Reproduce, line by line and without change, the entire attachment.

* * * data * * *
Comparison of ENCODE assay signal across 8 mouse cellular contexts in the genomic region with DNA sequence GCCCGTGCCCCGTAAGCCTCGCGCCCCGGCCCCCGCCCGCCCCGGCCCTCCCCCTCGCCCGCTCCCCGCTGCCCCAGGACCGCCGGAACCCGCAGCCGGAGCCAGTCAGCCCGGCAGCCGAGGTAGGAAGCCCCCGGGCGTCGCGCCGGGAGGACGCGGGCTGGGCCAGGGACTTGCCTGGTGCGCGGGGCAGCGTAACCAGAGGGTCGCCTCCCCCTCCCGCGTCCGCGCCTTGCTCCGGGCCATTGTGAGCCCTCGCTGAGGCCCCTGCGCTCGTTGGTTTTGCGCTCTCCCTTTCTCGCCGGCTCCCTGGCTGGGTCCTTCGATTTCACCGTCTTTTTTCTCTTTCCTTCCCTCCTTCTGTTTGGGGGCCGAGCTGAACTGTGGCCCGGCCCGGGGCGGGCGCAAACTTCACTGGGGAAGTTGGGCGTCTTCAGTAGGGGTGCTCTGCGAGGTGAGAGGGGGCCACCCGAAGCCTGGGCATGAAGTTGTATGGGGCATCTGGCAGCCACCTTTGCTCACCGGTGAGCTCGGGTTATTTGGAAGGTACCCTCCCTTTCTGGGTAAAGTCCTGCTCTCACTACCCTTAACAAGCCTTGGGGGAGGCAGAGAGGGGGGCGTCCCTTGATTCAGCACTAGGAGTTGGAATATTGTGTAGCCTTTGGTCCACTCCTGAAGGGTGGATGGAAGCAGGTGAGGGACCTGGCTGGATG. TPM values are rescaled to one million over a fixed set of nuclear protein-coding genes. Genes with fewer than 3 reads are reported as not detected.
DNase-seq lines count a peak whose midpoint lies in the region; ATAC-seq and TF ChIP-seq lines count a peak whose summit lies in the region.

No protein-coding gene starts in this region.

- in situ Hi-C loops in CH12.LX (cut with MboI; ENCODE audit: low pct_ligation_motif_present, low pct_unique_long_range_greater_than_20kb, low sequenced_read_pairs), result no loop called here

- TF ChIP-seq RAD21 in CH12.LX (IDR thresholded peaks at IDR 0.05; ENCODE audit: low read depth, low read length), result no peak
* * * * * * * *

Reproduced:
Comparison of ENCODE assay signal across 8 mouse cellular contexts in the genomic region with DNA sequence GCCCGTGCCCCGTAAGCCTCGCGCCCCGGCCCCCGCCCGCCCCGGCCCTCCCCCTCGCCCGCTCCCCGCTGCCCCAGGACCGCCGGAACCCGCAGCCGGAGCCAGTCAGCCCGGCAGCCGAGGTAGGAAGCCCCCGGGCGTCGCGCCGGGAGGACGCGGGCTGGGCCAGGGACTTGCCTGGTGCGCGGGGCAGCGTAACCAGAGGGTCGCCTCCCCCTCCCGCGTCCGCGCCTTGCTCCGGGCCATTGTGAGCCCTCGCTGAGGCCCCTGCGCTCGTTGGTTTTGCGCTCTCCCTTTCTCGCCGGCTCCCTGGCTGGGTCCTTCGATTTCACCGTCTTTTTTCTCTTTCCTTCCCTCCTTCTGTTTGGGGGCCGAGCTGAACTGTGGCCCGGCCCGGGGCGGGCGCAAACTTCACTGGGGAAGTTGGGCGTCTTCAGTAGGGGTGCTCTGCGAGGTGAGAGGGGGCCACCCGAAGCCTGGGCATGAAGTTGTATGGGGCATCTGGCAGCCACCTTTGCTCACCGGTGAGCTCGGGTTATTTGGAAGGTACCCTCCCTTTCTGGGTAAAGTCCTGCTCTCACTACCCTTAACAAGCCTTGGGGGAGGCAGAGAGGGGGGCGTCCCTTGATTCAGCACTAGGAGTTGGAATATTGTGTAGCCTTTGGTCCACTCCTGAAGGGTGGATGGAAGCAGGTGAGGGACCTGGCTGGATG. TPM values are rescaled to one million over a fixed set of nuclear protein-coding genes. Genes with fewer than 3 reads are reported as not detected.
DNase-seq lines count a peak whose midpoint lies in the region; ATAC-seq and TF ChIP-seq lines count a peak whose summit lies in the region.

No protein-coding gene starts in this region.

- in situ Hi-C loops in CH12.LX (cut with MboI; ENCODE audit: low pct_ligation_motif_present, low pct_unique_long_range_greater_than_20kb, low sequenced_read_pairs), result no loop called here

- TF ChIP-seq RAD21 in CH12.LX (IDR thresholded peaks at IDR 0.05; ENCODE audit: low read depth, low read length), result no peak